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Two research teams create new record by growing human embryos outside womb for around two weeks
Research teams have created a record by growing human embryos outside a woman’s womb for around two weeks. They had to stop the embryo development so they do not violate an international ethics standard.
It has happened for the first time that researchers have been able to reach so close to the 14-day rule. For the first time, the rule was proposed in 1979 and was adopted in many countries at which laboratory research on human embryos should stop.
Two separate research teams have carried out the project. They were able to grow embryos for 12 days and 13 days. Both the groups have used similar cutting-edge technology in which chemicals and a special medium mimicked a human womb so that the embryos continue to develop.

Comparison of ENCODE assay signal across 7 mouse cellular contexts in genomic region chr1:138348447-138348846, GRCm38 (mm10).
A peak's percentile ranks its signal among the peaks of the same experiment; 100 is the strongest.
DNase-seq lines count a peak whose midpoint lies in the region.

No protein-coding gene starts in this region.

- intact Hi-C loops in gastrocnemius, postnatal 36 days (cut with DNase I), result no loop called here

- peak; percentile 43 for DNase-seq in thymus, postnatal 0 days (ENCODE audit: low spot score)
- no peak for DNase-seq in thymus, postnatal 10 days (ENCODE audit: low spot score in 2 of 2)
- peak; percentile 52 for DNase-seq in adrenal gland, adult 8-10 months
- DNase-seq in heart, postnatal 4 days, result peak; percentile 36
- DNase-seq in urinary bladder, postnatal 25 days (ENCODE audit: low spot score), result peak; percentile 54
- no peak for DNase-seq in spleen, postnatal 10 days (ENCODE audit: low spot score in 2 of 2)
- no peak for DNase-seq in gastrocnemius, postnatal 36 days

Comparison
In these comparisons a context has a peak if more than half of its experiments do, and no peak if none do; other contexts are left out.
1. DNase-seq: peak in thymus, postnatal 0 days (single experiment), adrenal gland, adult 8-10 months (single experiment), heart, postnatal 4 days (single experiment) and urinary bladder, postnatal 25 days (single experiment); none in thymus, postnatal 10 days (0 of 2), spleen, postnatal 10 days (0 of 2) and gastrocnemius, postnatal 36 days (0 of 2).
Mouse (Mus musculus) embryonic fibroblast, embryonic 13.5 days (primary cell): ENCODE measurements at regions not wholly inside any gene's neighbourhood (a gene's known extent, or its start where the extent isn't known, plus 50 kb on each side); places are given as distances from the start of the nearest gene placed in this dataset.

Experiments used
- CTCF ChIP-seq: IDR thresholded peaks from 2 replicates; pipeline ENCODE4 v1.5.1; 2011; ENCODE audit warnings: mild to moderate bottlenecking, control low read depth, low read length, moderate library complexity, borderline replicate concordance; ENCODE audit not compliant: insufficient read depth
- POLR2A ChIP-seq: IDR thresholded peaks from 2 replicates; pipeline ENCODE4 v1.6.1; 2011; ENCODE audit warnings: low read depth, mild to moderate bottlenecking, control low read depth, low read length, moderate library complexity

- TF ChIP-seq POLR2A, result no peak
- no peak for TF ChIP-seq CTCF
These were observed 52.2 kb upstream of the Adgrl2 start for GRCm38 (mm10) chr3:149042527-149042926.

They feel that the finding will bring further success in in-vitro fertilization field and will also help scientists know as to why miscarriages take place and why birth defects form.
The latest research included a modified technique and the researchers saw the embryos attaching themselves to plastic lab dishes the way it would in the womb. Researchers noticed that a human embryo developed differently than that of animals like mice.
The researchers mentioned that embryos first form tunnels and cavities. After knowing the findings, many experts have been calling to revise the 14-day rule. It was set because beyond that period the embryo starts to develop more distinct structures.
The researchers said, “The 14-day rule was never intended to be a bright line denoting the onset of moral status in human embryos. Rather, it is a public policy tool designed to carve out a space for scientific inquiry”.
But if the 14-day rule is extended then it might lead opposition from those who believe human life begins at fertilization.